Photo: NCIOne of many new stations that will be available on the Greenbush line, this one in Weymouth, MA.
A long list of concessions has added considerable costs to the project but that didnt dampen the spirits of MBTA General Manager Daniel A. Grabauskas as he stood at the expansive Greenbush station at the terminus of the line last week.
There are a lot of government services that people would like to eliminate, but what weve seen time and again is that people clamor for public transportation, he said.
Despite promises that the line would carry 8,400 riders per day and relieve congestion on Route 3 and the Southeast Expressway and reduce air pollution, residents in Hingham and other South Shore communities vociferously opposed the project and went to court to try to stop it.
Some of the concessions, though costly, are of historic and aesthetic value to the communities, such as the black, cast-iron fencing installed in historic districts in HIngham, Scituate and Cohasset, and black chain-link fencing in other areas, which costs $10 to $20 more per foot than standard fencing. Also, extra funds were spent to assure durability which should cut down on costs of maintenance. Nothing lasts forever, and we assumed that maintenance might eventually be a problem, so the more solid the better. Its both a maintenance issue and historically appropriate, said Alexander Macmillan, Greenbush coordinator for the town of Hingham.
Also, the projects conservator is requiring the MBTA to paint signal bungalows forest green, instead of their usual metallic silver, a request by locals to have the boxes better blend in with the suburban surroundings.
Another extra cost was for tunnels placed under the tracks to allow endangered spotted turtles to reach nearby pools.
In Cohasset, the town asked that parking spaces at the station be made wider to accommodate larger sport utility vehicles. T officials said they were able to accommodate the town without increasing costs.
In 2004, after much resistance, the MBTA agreed to use four-arm barriers at some of the street crossings, which cost an additional $2 million.
Town officials say the gates are necessary because train horns were ordered silenced to appease neighbors. Unlike typical crossing gates, which block two lanes of traffic, these gates extend across the entire road at all four corners of the railroad intersections.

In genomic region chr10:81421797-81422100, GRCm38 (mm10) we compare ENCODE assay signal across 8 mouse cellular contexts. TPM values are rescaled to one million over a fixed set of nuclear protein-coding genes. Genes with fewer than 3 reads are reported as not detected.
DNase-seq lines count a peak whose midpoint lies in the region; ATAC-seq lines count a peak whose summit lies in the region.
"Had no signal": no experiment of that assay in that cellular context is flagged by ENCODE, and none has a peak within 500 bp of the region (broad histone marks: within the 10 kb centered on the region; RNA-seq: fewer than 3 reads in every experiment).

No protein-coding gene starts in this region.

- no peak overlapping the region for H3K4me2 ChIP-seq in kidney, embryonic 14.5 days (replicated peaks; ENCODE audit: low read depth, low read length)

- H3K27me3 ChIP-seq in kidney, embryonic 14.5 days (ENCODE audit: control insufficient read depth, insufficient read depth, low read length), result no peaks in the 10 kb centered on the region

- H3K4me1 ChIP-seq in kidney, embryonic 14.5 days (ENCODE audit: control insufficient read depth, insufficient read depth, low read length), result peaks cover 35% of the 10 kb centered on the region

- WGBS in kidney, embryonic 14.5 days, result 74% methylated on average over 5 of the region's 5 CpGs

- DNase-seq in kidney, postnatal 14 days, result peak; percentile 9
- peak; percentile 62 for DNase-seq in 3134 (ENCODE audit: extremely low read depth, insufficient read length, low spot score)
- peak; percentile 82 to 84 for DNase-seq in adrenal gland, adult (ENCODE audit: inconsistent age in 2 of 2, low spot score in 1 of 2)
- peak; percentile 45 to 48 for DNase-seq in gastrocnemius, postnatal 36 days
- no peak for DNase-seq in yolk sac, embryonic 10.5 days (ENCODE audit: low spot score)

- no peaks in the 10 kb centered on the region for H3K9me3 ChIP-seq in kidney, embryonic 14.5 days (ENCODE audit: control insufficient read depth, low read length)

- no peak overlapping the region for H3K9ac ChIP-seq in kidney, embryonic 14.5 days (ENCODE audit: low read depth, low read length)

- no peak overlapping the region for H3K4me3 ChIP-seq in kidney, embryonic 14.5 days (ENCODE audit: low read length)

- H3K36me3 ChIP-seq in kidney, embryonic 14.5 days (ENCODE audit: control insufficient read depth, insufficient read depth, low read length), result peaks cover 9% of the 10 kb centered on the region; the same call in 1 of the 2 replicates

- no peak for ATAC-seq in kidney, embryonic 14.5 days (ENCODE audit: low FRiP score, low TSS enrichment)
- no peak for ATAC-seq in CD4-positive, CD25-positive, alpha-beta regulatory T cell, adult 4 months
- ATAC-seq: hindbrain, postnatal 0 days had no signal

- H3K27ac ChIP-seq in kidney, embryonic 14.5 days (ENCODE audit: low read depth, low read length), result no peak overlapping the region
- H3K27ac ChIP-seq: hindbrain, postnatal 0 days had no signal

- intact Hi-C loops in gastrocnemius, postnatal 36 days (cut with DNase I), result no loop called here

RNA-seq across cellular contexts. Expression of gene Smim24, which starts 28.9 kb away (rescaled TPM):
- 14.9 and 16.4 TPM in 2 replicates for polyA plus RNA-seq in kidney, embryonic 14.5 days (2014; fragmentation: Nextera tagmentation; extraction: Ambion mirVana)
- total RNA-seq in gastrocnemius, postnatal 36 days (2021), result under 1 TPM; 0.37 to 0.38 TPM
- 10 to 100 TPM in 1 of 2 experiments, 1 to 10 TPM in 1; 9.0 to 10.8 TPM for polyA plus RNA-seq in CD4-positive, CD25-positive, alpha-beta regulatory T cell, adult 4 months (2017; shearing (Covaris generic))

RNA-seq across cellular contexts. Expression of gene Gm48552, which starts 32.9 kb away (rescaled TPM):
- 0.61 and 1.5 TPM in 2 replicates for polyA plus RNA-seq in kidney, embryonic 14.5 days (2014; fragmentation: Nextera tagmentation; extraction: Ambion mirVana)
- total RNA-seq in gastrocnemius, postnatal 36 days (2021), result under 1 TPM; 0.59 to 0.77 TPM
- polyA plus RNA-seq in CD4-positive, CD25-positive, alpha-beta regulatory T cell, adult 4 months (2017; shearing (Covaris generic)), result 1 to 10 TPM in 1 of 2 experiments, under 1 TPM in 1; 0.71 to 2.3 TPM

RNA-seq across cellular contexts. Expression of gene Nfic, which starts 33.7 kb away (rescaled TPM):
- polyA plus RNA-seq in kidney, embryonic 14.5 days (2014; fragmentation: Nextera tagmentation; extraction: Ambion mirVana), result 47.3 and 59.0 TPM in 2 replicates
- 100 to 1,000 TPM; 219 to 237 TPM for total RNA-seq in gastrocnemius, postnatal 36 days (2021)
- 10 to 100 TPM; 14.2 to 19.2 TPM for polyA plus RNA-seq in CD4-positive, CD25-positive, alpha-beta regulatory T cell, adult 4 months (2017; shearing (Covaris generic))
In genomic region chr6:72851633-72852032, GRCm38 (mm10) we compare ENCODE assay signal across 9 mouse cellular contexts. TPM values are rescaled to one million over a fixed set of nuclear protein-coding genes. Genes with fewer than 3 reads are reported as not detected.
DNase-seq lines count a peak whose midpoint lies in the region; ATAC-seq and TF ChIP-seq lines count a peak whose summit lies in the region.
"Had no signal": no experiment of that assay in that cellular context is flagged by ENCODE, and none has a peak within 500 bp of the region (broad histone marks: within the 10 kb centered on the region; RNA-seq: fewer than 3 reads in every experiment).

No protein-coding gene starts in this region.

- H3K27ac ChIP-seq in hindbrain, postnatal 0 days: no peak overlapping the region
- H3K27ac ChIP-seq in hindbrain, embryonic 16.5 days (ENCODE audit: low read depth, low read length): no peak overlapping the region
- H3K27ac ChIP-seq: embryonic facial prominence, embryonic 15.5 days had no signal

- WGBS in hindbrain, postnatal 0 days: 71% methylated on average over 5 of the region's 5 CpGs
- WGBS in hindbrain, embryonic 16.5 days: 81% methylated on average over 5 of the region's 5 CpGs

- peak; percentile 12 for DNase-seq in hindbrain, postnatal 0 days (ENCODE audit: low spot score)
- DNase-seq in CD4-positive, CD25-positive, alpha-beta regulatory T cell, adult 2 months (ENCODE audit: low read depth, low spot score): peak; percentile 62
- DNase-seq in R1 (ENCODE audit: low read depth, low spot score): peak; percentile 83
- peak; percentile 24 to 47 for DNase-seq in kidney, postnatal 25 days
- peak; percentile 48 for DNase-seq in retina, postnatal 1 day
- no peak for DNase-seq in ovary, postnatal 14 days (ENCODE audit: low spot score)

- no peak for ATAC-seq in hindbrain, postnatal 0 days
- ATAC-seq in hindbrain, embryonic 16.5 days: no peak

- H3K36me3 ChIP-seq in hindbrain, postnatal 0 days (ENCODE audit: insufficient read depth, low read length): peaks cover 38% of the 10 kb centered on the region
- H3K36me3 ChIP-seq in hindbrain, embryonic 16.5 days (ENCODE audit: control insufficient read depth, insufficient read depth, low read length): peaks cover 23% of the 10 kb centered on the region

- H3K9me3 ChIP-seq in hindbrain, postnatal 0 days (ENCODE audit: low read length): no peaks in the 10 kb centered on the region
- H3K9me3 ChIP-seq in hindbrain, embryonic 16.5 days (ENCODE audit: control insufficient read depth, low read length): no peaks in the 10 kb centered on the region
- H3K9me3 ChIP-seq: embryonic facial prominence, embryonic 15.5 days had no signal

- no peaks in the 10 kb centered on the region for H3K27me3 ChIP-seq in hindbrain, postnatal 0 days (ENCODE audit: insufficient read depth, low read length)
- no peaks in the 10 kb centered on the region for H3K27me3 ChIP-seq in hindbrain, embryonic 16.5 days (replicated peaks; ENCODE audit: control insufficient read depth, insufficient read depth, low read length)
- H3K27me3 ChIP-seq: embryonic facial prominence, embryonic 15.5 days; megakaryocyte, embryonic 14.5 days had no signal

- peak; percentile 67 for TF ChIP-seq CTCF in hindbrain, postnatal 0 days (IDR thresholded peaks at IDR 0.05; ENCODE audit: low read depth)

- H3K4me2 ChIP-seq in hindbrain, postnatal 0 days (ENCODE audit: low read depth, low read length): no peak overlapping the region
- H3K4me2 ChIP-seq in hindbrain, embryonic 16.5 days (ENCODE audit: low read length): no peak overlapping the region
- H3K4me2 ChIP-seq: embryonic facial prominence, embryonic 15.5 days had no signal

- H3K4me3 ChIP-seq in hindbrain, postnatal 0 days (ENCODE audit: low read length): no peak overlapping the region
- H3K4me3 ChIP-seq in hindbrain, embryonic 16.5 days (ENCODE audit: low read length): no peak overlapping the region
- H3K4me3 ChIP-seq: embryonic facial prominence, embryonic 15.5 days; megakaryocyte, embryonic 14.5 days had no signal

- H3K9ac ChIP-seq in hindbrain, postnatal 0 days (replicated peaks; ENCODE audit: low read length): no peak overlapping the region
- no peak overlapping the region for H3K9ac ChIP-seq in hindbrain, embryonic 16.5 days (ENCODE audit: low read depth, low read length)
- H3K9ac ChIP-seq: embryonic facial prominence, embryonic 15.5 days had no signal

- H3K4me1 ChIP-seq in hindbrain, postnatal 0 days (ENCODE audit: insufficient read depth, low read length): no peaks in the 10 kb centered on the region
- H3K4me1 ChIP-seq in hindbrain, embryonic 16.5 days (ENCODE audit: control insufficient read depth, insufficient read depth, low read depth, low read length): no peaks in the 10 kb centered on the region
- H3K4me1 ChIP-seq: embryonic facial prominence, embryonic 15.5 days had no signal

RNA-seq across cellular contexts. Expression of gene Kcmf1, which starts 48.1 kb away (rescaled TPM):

One request puts a splash of humor in the hard fought battle: one resident wanted the T pay for Prozac for her dog, who she said would be traumatized by the train noise! The womans claim was denied.
There were also 18 legal challenges to the line, all of which were won by the T but cost the agency hundreds of thousands of dollars in legal fees.
All in all, the projects price will jump from an early estimate of $479 million to approximately $515 million at completion.
Selected Rail Stocks...
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RailAmerica sells to Fortress Investment Group
BOCA RATON, FL --- RailAmerica, Inc., owner of more than 40 short-line American freight railroads and 7,800 miles of track in the United States and Canada, including the New England Central Railroad, has agreed to a private buy-out by an affiliate of Fortress Investment Group.
Comprised largely of former executives and managing directors of Goldman Sachs, Lehman Brothers, Union Bank of Switzerland, and other sophisticated Wall Street money managers and investors, the acquisition firm is part of a group with extensive holdings in cell-phone towers (11,000 in the United States and Canada) and other industries.
An affiliate of Fortress will pay RailAmericas shareholders $16.35 in cash for each share of Rail-Americas common stock, 32% over the November 14, 2006 New York Stock Exchange closing price of $12.38. The total value of the transaction, including the refinancing of RailAmericas existing debt, is approximately $1.1 billion, according to the announcement.
A leading short line and regional rail service provider with 42 short line and regional railroads, operating approximately 7,800 miles in the United States and Canada, RailAmericas railroads operate in 26 states and three Canadian provinces.
Fortress Investment Group specializes in private equity, institutional asset management, and alternative investments such as hedge funds. The company focuses on acquiring distressed companies in the financial services, real estate, transportation, energy, media, and telecommunications sectors. It manages about $26 billion of equity capital for institutional investors and high-net-worth individuals. The company also manages publicly traded real estate investment trust (REIT) Newcastle Investment Corporation, as well as closed-end funds in the US, Canada, and Europe. Fortress Investment Group is planning an IPO.
It is headed by Wesley R. Edens, a principal and the Chairman of the Management Committee of Fortress since co-founding the Company in May 1998. Mr. Edens is responsible for the Companys private equity and publicly traded alternative investment businesses. He is Chairman of the board of directors of each of Aircastle Limited, Brookdale Senior Living Inc., Eurocastle Investment Limited, GateHouse Media, Inc., Global Signal Inc. and Mapeley Limited and a director of GAGFAH S.A. Mr. Edens is the Chairman..
One official with connections to RailAmerica did not believe the Fortress statement would work with existing management to grow the business, according to Chop Hardenburghs newsletter, Atlantic Northeast Rails & Ports e-bulletin: If the short lines were going to do well, then the existing management would not have sold the company.